What Are Helical Welded Pipes?
Also called Spiral Submerged Arc Welded or simply SSAW pipes, helical pipes are made by fusing steel plates via submerged arc welding. They are typically made from low-carbon structural steel or low-alloy steel strips.
Unlike Longitudinally Welded pipes, helical piping requires special coiling before fusing the steel coils. These coils are rolled and welded spirally to create a rounded circular tube. The weld gap during coil fusion is maintained around the 1 to 3 mm mark.
Unlike typical Submerged Arc Welded piping, helical welded pipes involve internal and external welding. This process increases rigidity as the two overlapping welds of the pipe increase its bearing potential.
They are also known as JCOE pipes because these tubes are shaped in the form of the letters “J,” “C,” and “O” to adjust their dimensions during arc welding.
Why Are They Called Helical Welded Pipes?
Unlike LSAW pipes which use steel plates, steel coils form the base production material for Spiral Submerged Arc Welded Pipes (SSAW). These coils are welded helicoidal or in a spiral shape instead of being longitudinally welded, giving it the name of Helical welded Pipes. Using coils over plates and spiral welding contributes to the cost-effectiveness of Spiral Submerged Arc Welded pipes.
Since this piping relies on spirally welded steel coils, it is possible to manufacture helical pipes with varying adjustments. Their production system makes customizations easier as size adjustment, straightening, and diameter adjustments are easier with helical pipes.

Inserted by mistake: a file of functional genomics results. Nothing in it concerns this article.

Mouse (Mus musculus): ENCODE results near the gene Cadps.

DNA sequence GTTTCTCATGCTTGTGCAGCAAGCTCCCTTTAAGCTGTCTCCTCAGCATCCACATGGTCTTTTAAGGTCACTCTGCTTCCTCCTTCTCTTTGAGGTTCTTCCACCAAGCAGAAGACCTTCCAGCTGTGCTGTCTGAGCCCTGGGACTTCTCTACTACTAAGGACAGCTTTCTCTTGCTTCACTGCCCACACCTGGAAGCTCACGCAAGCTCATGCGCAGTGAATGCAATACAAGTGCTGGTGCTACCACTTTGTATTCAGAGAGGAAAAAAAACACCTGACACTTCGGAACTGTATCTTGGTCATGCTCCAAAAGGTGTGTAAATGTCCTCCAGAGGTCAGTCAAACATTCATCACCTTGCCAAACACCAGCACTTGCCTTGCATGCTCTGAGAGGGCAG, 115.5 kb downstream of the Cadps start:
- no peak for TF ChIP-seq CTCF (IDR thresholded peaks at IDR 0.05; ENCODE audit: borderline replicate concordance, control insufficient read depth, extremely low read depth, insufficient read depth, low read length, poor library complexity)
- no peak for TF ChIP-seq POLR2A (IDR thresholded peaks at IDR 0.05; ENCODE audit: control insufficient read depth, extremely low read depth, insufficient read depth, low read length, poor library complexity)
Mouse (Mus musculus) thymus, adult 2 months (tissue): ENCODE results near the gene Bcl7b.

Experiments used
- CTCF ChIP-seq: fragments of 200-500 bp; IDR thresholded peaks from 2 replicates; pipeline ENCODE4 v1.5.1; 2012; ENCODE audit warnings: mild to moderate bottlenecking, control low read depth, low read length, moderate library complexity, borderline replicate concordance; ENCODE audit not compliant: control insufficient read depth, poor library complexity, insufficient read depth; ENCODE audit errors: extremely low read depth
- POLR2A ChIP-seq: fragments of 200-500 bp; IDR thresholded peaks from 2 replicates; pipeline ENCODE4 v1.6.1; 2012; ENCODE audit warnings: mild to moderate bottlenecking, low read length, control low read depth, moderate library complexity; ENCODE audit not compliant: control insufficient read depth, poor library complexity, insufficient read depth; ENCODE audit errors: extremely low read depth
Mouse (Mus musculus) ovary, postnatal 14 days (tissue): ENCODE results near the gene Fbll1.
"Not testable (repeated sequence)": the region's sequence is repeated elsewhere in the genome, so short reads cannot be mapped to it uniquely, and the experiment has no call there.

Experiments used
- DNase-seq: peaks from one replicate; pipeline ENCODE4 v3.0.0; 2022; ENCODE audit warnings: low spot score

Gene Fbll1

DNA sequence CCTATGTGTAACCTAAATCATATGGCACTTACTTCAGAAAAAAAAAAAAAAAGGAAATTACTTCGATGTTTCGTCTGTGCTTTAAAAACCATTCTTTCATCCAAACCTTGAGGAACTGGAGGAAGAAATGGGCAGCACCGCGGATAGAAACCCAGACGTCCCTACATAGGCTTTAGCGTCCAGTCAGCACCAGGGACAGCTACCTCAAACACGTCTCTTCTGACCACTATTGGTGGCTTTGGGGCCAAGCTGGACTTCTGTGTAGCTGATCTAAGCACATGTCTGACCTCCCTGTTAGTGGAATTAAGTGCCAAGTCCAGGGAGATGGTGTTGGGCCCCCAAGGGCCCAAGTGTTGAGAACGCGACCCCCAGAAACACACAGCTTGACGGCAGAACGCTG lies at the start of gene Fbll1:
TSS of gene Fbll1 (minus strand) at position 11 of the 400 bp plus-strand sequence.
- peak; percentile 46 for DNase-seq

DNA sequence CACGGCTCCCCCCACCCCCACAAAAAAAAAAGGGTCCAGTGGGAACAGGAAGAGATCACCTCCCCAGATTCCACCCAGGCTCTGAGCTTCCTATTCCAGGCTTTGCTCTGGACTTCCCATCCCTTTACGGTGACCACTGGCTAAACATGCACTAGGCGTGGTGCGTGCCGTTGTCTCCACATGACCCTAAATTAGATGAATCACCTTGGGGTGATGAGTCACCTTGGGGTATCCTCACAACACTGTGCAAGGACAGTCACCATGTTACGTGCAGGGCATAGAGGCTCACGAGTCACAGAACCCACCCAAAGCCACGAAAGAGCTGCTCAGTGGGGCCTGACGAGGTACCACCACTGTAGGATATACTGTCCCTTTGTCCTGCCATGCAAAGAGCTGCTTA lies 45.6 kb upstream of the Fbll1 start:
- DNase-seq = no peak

As a result, these pipes are preferred for transporting low-value substances like water. If the line is not involved in transporting energy products like gas and oil, it is most probably a Submerged Arc Welded Helical pipe.
Important Characteristics of Helical Welded Pipes
- These pipes use a filler metal for welding. These are usually copper coated to avoid rust.
- Commercial helical pipes above 24 inches are SAW-based because seamless pipe sizing is limited to smaller diameters.
- These pipes are made by the “submerged” arc welding method, which uses a flux mixture to help close the seam between the steel coils.
- Helical pipes are more accessible and have more application than seamless pipes.
- These pipes are also known as JCOE pipes because of their manufacturing process.
- These pipes are typically welded internally and externally.
- Since slag is used during HSAW pipe production, this piping exhibits improved toughness and low-temperature performance.
- Strips shaped into a helical form are the crux of helical welded pipe production. This system leads to improved versatility as the diameter and length adjustments of the steel are easier.
- The average diameter for helical pipes varies from 20 to 100 inches.
Relevant Specifications for Helical Pipes
API 5 L is the most commonly accepted specification for making helical welded pipes. The common grades under this standard include X42, X52, X60, and X65.